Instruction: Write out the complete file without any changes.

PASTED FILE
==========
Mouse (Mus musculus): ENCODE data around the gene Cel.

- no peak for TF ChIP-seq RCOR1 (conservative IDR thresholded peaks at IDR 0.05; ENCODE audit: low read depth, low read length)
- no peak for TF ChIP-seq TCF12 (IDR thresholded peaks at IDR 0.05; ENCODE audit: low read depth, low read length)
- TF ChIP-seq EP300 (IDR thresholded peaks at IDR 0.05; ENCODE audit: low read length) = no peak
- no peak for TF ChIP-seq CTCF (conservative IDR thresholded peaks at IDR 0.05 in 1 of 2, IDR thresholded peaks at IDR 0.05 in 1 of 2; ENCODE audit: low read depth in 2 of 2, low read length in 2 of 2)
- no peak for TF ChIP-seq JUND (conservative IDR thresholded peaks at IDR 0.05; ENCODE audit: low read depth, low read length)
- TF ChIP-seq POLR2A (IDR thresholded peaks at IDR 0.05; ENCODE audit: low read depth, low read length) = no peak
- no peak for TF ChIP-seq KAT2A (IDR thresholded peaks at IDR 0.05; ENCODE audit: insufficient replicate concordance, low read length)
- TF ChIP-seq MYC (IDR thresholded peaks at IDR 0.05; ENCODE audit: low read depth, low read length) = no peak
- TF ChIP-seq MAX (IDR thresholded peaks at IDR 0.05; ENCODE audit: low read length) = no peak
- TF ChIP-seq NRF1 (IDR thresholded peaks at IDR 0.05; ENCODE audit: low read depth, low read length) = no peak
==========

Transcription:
Mouse (Mus musculus): ENCODE data around the gene Cel.

- no peak for TF ChIP-seq RCOR1 (conservative IDR thresholded peaks at IDR 0.05; ENCODE audit: low read depth, low read length)
- no peak for TF ChIP-seq TCF12 (IDR thresholded peaks at IDR 0.05; ENCODE audit: low read depth, low read length)
- TF ChIP-seq EP300 (IDR thresholded peaks at IDR 0.05; ENCODE audit: low read length) = no peak
- no peak for TF ChIP-seq CTCF (conservative IDR thresholded peaks at IDR 0.05 in 1 of 2, IDR thresholded peaks at IDR 0.05 in 1 of 2; ENCODE audit: low read depth in 2 of 2, low read length in 2 of 2)
- no peak for TF ChIP-seq JUND (conservative IDR thresholded peaks at IDR 0.05; ENCODE audit: low read depth, low read length)
- TF ChIP-seq POLR2A (IDR thresholded peaks at IDR 0.05; ENCODE audit: low read depth, low read length) = no peak
- no peak for TF ChIP-seq KAT2A (IDR thresholded peaks at IDR 0.05; ENCODE audit: insufficient replicate concordance, low read length)
- TF ChIP-seq MYC (IDR thresholded peaks at IDR 0.05; ENCODE audit: low read depth, low read length) = no peak
- TF ChIP-seq MAX (IDR thresholded peaks at IDR 0.05; ENCODE audit: low read length) = no peak
- TF ChIP-seq NRF1 (IDR thresholded peaks at IDR 0.05; ENCODE audit: low read depth, low read length) = no peak